Sugar-Frosted Fat: What's to Blame for Disease and Poor Diets?

Our Fatuous Fixation on Picking a Dietary Scapegoat

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In case you are in a rush, here’s the bottom line right at the top: A healthful diet is high NEITHER in added sugar, nor saturated fat. Really.

We have been hearing a lot of noise about sugar in our diets, and frankly, a lot of it is sugarcoating history. We have also been hearing a lot of noise about fat in our diets, and most of that is just plain fatuous.

It’s true that a study published in JAMA Internal Medicine in September 2016 indicates that the sugar industry funded research decades ago in an effort to bolster the reputation of their product. Specifically, we are told in this important paper that the Sugar Research Foundation funded studies and researchers in an effort to shift blame for heart disease away from sugar and onto saturated fat.

This would be useful information if we approached the science of nutrition with something other than the tendency in Newton’s third law to replace every action with an equal and opposite reaction, no matter how silly both might be. It would be useful information if we approached diet with just a bit of common sense. Unfortunately, that response is anything but common.

One sensible response to this revelation about sugar, and the history of sugar-frosted research, would be concern about industry-funded research in general, and overt conflicts of interest in particular. Protections against such distortions, oversights, and standards can, and should, be put in place for food industry research as they have long been for the pharmaceutical industry.

Another sensible response would be to recall that the truth about sugar wasn’t very successfully shielded from us in the first place. Just ask yourself: Didn’t you already know, last week and the week before that, that an excess of added sugar in your diet (or the diet of your child) isn’t exactly good for you? Hadn’t you gotten that memo? Of course you had! Everybody has. There is prominent advice to limit sugar intake in the Dietary Guidelines for Americans all the way back to the very first such report in 1980.

Now, maybe you didn’t think to blame heart disease on sugar directly, and maybe that’s where sugar-funded research did its mischief. But again, ask yourself: Didn’t you know that excess added sugar was a risk factor for obesity and diabetes? And didn’t you already know that obesity and diabetes were, in turn, risk factors for heart disease? Again, I’m pretty sure the answers all around are yes.

Making Sense of the Blame Game

The truth, thank goodness, tends to be a lot bigger than any one shroud any one biased group tries to throw over it. And while lies tend to shrivel with exposure to time and light, the truth thrives on both. So, the 50-year-old mischief of the Sugar Research Foundation holds important lessons for us; but the reality is, we knew that excess sugar was bad for us in spite of it.

As for dietary fat, our muddled considerations of its role in our diets and health tend to come in four main flavors. First, we are often encouraged to think that if one nutrient indicted for crimes against the health of humanity is guilty, all others must be vindicated. That’s just silly.  Neither deli meats nor doughnuts do our health any favors. There isn’t just one thing wrong with our diets.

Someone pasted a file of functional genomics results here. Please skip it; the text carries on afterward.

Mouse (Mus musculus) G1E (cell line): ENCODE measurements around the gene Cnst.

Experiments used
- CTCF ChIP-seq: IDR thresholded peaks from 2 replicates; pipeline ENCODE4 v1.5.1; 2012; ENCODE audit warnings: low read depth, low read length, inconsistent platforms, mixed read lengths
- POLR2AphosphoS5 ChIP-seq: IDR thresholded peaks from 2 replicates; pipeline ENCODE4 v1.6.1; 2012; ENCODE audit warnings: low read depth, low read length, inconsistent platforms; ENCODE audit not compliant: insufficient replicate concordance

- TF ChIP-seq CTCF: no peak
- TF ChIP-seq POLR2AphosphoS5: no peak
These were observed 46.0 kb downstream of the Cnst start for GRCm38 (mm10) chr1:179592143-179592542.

Second, the most emphatic recommendations to increase fat intake now, often in the form of popular diet books, fail to differentiate baby from bathwater. In very extensive literature quite independent of sugar industry mischief, saturated fat from meat, processed meat, fast foods, and processed dairy products is very decisively associated with more heart disease and worse health outcomes. Unsaturated fats from nuts, seeds, olive oil, avocados, seafood, and game are associated with health benefits. The idea that all fats are created equal is nearly as silly as the idea that all carbs, from lentils to lollipops, are created equal.

Third, we are invited to believe that we cut our intake of dietary fat over the past half century and got fatter and sicker as a result. The reality is that we never really cut our intake of dietary fat in the first place, but rather diluted down our percent calories from fat by adding ever more low-fat junk food. Not losing weight or finding health with this approach should surprise no one.

Finally, those arguing against limits on dietary fat intake now, and all too often exploiting that message to sell something, seem to have missed the notice that the war is over. The 2015 Dietary Guidelines for Americans do not recommend any particular limit on total fat, while—very appropriately—still recommending a limit on saturated fat.

Getting Back to Basics

We are never going to get healthy, but will surely get dizzy from going in circles, if every argument about the harms of sugar comes with an attempt to exonerate saturated fat, or vice versa. The reality is that on the basis of science, sense, and global consensus, a diet good for the health of people and planet alike is high in neither added sugar, nor saturated fat. Rather, across research methods, cultures, populations, and generations, all such diets share an emphasis on minimally processed or unprocessed vegetables, fruits, whole grains, beans, lentils, nuts, and seeds, and water to satisfy thirst. 

The bottom line about diet for health is that it really does come down to the overall diet and the foods that make it up, not substituting today’s scapegoat for yesterday’s. 

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